Protect More Than Your Plants This Winter

By Special Guest Blogger Constable Tom McKay, Crime Prevention Services, Peel Regional Police

As an avid gardener and crime prevention officer, the cooler temperatures and falling leaves reminds me that it’s time to take precautions to help better my chances that my garden, home and property survives the long winter months. For the gardener in me, this means prepping my lawn by applying a potassium rich fertilizing, clearing the lawn of its blanket of leaves and giving the grass a late season, “winter” cut that reduces the chances for matting – this generally means reducing the height of the lawn mower by a single stop and removing any excess clippings.

Along the way, I turn my attention to the garden. I remind myself to make sure that my trees and shrubs, particularly any newer plants and those near foundations, receive plenty of water to provide them the moisture that they will so desperately need in the coming months. I also carefully hill roses and otherwise insulate my garden by working with a nature to maintain a mulch of leaves over my planting beds. I also like to help reduce the exposure to wind and its drying affect by protecting finer woody plants such as a small calibre Japanese Maple with a protective burlap screen. Finally, I like to get a head start on spring by removing any dead or frost damaged plants.

This approach also serves me well as a Crime Prevention Officer, given that our motto is to “Anticipate the Preventable”. In this regard, I urge homeowners to take the following precautions when it comes to addressing their grounds.

  • Take advantage of gates on the property by keeping them locked while not in use. Something as simple as a locking your gate can deny a would-be burglar easy access to an otherwise difficult to access yard. This can help to keep them out of less public areas of your property where opportunities generally abound.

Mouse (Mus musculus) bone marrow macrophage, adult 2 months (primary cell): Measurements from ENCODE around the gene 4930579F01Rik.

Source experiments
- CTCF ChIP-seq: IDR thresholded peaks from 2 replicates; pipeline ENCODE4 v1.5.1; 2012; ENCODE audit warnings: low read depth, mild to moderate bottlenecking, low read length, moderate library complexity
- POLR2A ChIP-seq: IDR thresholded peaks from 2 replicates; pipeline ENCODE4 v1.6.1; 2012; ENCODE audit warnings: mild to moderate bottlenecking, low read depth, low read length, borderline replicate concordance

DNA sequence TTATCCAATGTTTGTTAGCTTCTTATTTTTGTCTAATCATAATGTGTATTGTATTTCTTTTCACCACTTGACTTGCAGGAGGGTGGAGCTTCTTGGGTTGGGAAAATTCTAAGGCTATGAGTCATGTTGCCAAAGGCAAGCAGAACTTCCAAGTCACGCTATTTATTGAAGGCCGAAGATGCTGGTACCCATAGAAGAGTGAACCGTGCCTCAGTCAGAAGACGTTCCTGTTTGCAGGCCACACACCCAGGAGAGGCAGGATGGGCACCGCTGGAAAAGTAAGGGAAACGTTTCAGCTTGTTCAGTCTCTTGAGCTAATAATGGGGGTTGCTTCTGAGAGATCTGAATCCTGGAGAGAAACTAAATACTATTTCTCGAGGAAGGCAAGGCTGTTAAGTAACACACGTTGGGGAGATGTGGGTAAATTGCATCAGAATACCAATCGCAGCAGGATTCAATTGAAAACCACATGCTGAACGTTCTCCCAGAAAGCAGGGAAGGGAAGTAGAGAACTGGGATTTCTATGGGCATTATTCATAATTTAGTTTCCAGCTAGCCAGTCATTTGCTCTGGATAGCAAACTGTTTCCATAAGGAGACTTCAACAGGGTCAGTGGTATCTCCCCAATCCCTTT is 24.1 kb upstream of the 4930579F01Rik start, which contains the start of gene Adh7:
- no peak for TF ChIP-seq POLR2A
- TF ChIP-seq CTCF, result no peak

• Next, make sure that outdoor furniture is put away for the season or otherwise secured so that it cannot be used as a step-ladder for gaining access to otherwise inaccessible windows. The same can be said of extension ladders, which are sometimes stored outside. Extension ladders can make even the most remote window accessible.
  • Now, scan your property for any opportunities presented by rocks lying about the property. Baseball sized rocks, commonly referred to as river rock, can present a weapon of opportunity which can readily be used to break glass. Larger rocks such as armour stone can literally give criminals an inadvertent leg-up. Look for these at vulnerable locations such as next to a gate or beneath a window. The large rock found next to the gate in the photo can be used to scale an otherwise difficult to climb gate, the top of which is found to the right of the rock. For an added measure of security and pop of colour, a rose bush can be planted in its place.
  • Finally, don’t forget about securing doors to your garage or shed. These will help to keep would-be burglars and thieves out of vulnerable spaces which in the case of the garage may offer further access to the home.

By building on the many good habits developed as a gardener you cannot only winterize your garden but protect your home.